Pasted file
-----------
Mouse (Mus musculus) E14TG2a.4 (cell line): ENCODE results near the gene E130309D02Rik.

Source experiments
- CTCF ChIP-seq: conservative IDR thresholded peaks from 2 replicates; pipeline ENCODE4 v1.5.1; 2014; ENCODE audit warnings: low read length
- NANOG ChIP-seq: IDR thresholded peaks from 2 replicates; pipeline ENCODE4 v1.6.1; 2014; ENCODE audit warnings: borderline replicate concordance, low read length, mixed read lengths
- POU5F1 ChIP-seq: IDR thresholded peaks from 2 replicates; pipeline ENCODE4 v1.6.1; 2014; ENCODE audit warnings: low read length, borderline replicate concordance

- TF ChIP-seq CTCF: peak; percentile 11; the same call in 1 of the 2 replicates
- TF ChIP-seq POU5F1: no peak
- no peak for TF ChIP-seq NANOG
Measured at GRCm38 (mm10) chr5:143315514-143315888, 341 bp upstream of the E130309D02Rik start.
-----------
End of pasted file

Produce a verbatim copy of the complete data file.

Mouse (Mus musculus) E14TG2a.4 (cell line): ENCODE results near the gene E130309D02Rik.

Source experiments
- CTCF ChIP-seq: conservative IDR thresholded peaks from 2 replicates; pipeline ENCODE4 v1.5.1; 2014; ENCODE audit warnings: low read length
- NANOG ChIP-seq: IDR thresholded peaks from 2 replicates; pipeline ENCODE4 v1.6.1; 2014; ENCODE audit warnings: borderline replicate concordance, low read length, mixed read lengths
- POU5F1 ChIP-seq: IDR thresholded peaks from 2 replicates; pipeline ENCODE4 v1.6.1; 2014; ENCODE audit warnings: low read length, borderline replicate concordance

- TF ChIP-seq CTCF: peak; percentile 11; the same call in 1 of the 2 replicates
- TF ChIP-seq POU5F1: no peak
- no peak for TF ChIP-seq NANOG
Measured at GRCm38 (mm10) chr5:143315514-143315888, 341 bp upstream of the E130309D02Rik start.